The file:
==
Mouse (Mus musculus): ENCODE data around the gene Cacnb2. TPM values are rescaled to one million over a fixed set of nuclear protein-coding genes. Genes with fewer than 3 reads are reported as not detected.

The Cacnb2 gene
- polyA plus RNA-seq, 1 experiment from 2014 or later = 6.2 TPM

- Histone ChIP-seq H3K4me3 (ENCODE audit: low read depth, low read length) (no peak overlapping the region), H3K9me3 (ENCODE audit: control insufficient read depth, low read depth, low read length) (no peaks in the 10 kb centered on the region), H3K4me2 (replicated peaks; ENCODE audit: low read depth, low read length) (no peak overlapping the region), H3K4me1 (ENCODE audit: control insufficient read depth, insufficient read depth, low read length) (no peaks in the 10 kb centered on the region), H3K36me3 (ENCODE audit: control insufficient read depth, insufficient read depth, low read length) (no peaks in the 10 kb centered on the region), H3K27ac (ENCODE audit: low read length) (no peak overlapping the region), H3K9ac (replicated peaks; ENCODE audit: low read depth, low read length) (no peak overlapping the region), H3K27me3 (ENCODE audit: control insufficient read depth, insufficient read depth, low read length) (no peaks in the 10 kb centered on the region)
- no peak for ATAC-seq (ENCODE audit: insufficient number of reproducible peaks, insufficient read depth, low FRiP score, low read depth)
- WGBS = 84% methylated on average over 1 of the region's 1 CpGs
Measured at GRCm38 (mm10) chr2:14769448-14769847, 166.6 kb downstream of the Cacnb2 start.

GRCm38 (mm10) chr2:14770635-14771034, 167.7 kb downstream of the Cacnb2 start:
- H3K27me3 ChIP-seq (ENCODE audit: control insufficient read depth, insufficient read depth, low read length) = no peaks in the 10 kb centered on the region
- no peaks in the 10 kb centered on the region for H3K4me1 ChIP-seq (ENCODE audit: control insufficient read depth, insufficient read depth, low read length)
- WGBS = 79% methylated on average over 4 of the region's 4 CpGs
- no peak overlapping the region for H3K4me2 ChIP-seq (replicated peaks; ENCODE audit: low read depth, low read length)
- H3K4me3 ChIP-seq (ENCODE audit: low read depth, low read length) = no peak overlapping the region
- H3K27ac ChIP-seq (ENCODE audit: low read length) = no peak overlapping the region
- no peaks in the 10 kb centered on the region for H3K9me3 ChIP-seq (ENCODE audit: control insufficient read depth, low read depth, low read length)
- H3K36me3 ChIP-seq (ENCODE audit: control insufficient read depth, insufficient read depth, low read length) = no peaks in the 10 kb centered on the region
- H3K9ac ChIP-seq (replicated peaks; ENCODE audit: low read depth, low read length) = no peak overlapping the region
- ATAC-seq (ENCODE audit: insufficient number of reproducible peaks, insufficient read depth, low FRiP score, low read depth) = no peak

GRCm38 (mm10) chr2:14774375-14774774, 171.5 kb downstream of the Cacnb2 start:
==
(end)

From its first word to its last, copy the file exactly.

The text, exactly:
Mouse (Mus musculus): ENCODE data around the gene Cacnb2. TPM values are rescaled to one million over a fixed set of nuclear protein-coding genes. Genes with fewer than 3 reads are reported as not detected.

The Cacnb2 gene
- polyA plus RNA-seq, 1 experiment from 2014 or later = 6.2 TPM

- Histone ChIP-seq H3K4me3 (ENCODE audit: low read depth, low read length) (no peak overlapping the region), H3K9me3 (ENCODE audit: control insufficient read depth, low read depth, low read length) (no peaks in the 10 kb centered on the region), H3K4me2 (replicated peaks; ENCODE audit: low read depth, low read length) (no peak overlapping the region), H3K4me1 (ENCODE audit: control insufficient read depth, insufficient read depth, low read length) (no peaks in the 10 kb centered on the region), H3K36me3 (ENCODE audit: control insufficient read depth, insufficient read depth, low read length) (no peaks in the 10 kb centered on the region), H3K27ac (ENCODE audit: low read length) (no peak overlapping the region), H3K9ac (replicated peaks; ENCODE audit: low read depth, low read length) (no peak overlapping the region), H3K27me3 (ENCODE audit: control insufficient read depth, insufficient read depth, low read length) (no peaks in the 10 kb centered on the region)
- no peak for ATAC-seq (ENCODE audit: insufficient number of reproducible peaks, insufficient read depth, low FRiP score, low read depth)
- WGBS = 84% methylated on average over 1 of the region's 1 CpGs
Measured at GRCm38 (mm10) chr2:14769448-14769847, 166.6 kb downstream of the Cacnb2 start.

GRCm38 (mm10) chr2:14770635-14771034, 167.7 kb downstream of the Cacnb2 start:
- H3K27me3 ChIP-seq (ENCODE audit: control insufficient read depth, insufficient read depth, low read length) = no peaks in the 10 kb centered on the region
- no peaks in the 10 kb centered on the region for H3K4me1 ChIP-seq (ENCODE audit: control insufficient read depth, insufficient read depth, low read length)
- WGBS = 79% methylated on average over 4 of the region's 4 CpGs
- no peak overlapping the region for H3K4me2 ChIP-seq (replicated peaks; ENCODE audit: low read depth, low read length)
- H3K4me3 ChIP-seq (ENCODE audit: low read depth, low read length) = no peak overlapping the region
- H3K27ac ChIP-seq (ENCODE audit: low read length) = no peak overlapping the region
- no peaks in the 10 kb centered on the region for H3K9me3 ChIP-seq (ENCODE audit: control insufficient read depth, low read depth, low read length)
- H3K36me3 ChIP-seq (ENCODE audit: control insufficient read depth, insufficient read depth, low read length) = no peaks in the 10 kb centered on the region
- H3K9ac ChIP-seq (replicated peaks; ENCODE audit: low read depth, low read length) = no peak overlapping the region
- ATAC-seq (ENCODE audit: insufficient number of reproducible peaks, insufficient read depth, low FRiP score, low read depth) = no peak

GRCm38 (mm10) chr2:14774375-14774774, 171.5 kb downstream of the Cacnb2 start: